Curia has grossly interfered in elections
07. 05. 2018.
The Curia (Hungary’s supreme court) has clearly and grossly interfered in the parliamentary elections “as it has taken a mandate away from the electors of the government parties”; the body has clearly not risen to the challenge of its task intellectually, Bertalan Havasi, Prime Minister Viktor Orbán’s press chief told the news portal PestiSrá outlining the Prime Minister’s position on the matter.

The news portal wrote in an article published on Saturday that the Constitutional Court also took the view that the Curia invalidated thousands of votes cast by electors beyond the borders unlawfully, but according to the body’s ruling, there is no scope for appeal, and in consequence, Fidesz has lost one mandate in Parliament. Nonetheless, its two-thirds majority is still safe. They added that the National Election Commission supplemented with members from the opposition and later the Curia invalidated more than four thousand votes cast beyond the borders with reference to the fact that they were posted in self-addressed, non-standard envelopes – rather than in the envelopes supplied for return posting – or to the fact that the envelopes were damaged.

The news portal contacted Bertalan Havasi, the Prime Minister’s press chief, who outlined Mr Orbán’s position: “with its decision, the Curia has taken a mandate away from our electors. The Curia has clearly and grossly interfered in the elections. Studying the ruling of the Constitutional Court it is evident that the Curia has not risen to the challenge of its task intellectually”, he stated.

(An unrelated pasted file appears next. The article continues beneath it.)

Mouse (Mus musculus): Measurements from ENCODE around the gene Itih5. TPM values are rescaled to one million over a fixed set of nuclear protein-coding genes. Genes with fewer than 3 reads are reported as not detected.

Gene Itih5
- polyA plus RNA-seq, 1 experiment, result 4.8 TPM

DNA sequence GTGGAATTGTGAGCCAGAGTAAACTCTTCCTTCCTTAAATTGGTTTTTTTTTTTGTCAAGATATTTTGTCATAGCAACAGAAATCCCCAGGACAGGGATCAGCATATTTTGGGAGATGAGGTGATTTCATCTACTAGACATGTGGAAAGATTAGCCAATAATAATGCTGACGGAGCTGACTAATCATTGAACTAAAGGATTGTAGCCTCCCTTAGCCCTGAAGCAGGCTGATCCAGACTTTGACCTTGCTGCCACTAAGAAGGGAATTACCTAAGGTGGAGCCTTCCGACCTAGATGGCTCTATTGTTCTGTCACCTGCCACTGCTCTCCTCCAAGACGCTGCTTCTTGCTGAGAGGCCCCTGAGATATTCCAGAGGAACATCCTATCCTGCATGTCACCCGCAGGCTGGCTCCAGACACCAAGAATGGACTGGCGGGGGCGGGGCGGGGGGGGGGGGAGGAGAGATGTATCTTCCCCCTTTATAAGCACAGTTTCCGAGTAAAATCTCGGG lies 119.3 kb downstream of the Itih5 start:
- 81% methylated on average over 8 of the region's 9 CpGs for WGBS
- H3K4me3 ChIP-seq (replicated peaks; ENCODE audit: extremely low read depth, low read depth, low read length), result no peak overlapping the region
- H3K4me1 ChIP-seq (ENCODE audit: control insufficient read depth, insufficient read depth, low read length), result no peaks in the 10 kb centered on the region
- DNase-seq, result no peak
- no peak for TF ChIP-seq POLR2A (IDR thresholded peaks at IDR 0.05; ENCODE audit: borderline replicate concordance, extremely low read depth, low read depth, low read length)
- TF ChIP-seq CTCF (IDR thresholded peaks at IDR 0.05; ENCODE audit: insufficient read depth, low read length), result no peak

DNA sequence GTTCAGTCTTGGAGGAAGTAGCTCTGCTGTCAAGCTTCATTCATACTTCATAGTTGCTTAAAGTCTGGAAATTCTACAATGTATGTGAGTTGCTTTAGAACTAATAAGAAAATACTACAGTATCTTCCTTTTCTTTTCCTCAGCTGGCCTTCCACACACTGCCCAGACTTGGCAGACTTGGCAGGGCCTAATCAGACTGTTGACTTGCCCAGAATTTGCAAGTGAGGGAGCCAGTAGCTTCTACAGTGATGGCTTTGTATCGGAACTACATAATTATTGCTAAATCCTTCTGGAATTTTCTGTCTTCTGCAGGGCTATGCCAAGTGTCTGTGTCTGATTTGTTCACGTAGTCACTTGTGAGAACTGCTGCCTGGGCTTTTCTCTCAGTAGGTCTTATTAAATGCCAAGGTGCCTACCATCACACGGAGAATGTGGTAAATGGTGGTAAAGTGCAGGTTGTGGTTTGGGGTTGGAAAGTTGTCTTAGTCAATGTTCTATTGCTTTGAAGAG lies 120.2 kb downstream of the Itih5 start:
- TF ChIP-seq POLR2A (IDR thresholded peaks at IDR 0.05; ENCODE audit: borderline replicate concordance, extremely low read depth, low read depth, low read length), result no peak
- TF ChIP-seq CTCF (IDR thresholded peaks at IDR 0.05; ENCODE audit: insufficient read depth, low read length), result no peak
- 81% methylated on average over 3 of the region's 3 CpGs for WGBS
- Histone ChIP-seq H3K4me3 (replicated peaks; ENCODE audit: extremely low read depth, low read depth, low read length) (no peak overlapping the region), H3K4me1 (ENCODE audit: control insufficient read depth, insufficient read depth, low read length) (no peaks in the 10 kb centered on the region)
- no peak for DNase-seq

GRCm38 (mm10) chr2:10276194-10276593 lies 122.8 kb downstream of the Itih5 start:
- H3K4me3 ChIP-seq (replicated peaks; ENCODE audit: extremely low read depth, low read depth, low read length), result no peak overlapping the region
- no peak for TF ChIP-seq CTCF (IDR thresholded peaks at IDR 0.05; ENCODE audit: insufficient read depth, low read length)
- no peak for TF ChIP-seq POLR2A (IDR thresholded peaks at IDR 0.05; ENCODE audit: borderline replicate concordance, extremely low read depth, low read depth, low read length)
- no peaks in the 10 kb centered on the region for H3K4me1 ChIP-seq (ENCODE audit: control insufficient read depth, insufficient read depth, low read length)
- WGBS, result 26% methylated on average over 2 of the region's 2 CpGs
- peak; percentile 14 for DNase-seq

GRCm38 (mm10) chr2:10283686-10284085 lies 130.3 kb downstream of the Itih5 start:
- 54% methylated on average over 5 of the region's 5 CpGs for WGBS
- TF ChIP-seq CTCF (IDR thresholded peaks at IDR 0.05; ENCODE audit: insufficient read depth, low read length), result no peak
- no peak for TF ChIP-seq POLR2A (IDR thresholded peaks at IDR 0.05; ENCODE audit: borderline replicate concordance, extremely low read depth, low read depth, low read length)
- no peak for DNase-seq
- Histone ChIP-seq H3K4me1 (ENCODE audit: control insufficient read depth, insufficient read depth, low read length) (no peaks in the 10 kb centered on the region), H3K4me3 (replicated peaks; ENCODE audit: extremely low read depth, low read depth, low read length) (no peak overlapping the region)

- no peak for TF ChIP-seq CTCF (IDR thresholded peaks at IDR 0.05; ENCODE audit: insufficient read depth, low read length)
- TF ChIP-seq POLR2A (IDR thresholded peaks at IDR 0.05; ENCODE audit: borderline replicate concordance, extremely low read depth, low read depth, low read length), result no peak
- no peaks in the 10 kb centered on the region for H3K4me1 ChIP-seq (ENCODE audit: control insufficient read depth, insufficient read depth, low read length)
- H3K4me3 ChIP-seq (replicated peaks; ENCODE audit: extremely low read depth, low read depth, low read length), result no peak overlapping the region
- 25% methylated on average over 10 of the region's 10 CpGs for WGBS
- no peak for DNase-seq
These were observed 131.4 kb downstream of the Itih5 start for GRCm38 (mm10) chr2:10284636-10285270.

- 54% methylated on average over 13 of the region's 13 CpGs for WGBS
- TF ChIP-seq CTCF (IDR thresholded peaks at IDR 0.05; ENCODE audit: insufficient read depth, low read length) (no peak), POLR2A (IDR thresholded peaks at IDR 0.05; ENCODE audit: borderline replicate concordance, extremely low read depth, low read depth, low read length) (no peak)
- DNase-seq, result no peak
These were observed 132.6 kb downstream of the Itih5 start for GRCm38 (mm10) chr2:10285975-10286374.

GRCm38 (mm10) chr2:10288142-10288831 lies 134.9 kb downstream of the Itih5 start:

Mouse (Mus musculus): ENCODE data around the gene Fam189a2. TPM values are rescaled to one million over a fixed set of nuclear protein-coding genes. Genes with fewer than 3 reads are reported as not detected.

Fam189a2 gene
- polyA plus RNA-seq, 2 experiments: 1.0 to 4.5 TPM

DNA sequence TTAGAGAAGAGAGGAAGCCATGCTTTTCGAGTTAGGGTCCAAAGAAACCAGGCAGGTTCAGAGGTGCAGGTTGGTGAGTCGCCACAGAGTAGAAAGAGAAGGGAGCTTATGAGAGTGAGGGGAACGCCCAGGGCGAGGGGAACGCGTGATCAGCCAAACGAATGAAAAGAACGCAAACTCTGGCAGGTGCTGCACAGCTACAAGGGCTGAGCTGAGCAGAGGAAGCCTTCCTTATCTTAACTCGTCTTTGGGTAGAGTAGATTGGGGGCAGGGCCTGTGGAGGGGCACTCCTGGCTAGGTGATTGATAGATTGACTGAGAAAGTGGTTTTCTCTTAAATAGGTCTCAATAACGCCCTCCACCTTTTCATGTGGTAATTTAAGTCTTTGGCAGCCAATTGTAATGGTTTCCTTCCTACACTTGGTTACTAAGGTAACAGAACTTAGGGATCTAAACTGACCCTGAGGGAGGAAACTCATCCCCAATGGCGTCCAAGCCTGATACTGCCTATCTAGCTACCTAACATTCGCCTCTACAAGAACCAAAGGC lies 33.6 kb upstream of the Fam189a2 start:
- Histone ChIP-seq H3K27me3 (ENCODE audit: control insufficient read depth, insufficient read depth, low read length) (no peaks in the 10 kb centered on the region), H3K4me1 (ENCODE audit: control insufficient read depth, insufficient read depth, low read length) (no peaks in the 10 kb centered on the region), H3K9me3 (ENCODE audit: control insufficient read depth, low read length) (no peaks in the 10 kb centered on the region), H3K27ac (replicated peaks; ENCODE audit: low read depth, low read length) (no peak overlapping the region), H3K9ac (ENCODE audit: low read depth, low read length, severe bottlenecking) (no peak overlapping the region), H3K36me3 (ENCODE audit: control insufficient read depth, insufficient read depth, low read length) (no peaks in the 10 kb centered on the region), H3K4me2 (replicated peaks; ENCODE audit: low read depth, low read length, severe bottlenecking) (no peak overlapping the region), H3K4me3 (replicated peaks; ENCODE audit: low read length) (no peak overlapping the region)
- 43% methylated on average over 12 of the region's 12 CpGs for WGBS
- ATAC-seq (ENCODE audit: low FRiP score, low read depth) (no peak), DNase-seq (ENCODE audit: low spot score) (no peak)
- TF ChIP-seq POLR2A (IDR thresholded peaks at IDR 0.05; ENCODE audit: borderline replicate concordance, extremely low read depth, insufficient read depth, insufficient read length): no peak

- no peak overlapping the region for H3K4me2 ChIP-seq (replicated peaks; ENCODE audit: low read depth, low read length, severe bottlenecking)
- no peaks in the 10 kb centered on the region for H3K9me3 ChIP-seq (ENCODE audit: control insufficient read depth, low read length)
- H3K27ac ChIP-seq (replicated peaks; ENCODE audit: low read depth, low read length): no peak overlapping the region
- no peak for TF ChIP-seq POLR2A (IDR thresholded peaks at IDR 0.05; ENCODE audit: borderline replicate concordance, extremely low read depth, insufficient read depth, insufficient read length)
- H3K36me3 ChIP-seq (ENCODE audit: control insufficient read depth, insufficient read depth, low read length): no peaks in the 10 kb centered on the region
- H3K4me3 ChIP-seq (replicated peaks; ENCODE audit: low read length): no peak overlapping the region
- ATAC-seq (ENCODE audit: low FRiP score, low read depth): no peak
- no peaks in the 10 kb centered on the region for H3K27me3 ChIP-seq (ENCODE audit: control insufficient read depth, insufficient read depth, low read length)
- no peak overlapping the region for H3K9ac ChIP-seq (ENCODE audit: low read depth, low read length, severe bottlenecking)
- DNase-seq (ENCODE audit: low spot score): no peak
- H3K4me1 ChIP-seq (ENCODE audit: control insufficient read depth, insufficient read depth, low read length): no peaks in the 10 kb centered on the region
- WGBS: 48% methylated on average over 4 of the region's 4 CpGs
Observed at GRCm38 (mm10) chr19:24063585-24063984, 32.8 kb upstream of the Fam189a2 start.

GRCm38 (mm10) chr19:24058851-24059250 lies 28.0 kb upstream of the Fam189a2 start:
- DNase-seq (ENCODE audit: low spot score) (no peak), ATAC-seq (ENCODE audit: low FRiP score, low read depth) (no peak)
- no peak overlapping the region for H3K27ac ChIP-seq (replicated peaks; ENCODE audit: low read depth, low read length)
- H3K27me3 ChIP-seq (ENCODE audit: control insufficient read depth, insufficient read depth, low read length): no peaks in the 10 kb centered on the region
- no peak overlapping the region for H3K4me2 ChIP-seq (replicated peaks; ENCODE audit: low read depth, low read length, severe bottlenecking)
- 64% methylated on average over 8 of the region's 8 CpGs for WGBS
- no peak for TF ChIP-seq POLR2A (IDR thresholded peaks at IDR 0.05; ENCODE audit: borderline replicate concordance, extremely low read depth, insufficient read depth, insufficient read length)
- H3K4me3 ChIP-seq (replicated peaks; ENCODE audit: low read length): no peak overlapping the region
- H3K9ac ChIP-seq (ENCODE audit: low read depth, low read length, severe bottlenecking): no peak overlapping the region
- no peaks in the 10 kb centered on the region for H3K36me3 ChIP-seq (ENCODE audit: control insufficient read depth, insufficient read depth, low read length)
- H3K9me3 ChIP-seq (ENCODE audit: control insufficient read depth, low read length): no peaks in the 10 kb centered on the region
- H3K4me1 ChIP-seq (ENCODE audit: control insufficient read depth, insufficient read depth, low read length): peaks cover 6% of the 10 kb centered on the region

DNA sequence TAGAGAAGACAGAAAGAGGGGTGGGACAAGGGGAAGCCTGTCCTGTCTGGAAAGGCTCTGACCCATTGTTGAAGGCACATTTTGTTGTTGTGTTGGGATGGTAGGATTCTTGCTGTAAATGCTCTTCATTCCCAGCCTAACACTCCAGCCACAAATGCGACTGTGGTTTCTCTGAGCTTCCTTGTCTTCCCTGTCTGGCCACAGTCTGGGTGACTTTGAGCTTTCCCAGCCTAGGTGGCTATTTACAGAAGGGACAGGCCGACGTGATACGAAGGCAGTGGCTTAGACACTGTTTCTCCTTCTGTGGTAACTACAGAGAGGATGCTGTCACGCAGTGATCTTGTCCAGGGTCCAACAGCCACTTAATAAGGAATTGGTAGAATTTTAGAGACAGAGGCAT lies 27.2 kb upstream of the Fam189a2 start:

PestiSrá also contacted Miklós Szánthó, Director of the Centre for Fundamental Rights, who said in reply that by virtue of the fact that the Council of the Curia headed by Tamás Kovács “created a ‘new’ cause of invalidity, it effectively deprived Fidesz of its 134th mandate. At the same time – as the Constitutional Court itself ruled on the matter –, a judgement which disregards the law is arbitrary, cannot be fair as a matter of course and is incompatible with the fundamental principle of the rule of law.”

This is called “the judicial state” where instead of the elected legislature laws are created by irresponsible judges. In our case, this is further aggravated by the circumstance that the Curia’s decision – which was contrary to the available documentary evidence – was also politically motivated: during the course of its procedure the court contacted the election office expressly to find out whether, if the votes in question cast beyond the borders were declared valid, the Fidesz-KDNP party alliance would be awarded an additional mandate on their party list or not. This led to the impression – as was also confirmed by the Constitutional Court – that the Curia sought to render its decision dependent on what specific impact the outcome of its decision would have on the final number of votes awarded to one of the nominating organisations, Mr Szánthó pointed out in the article.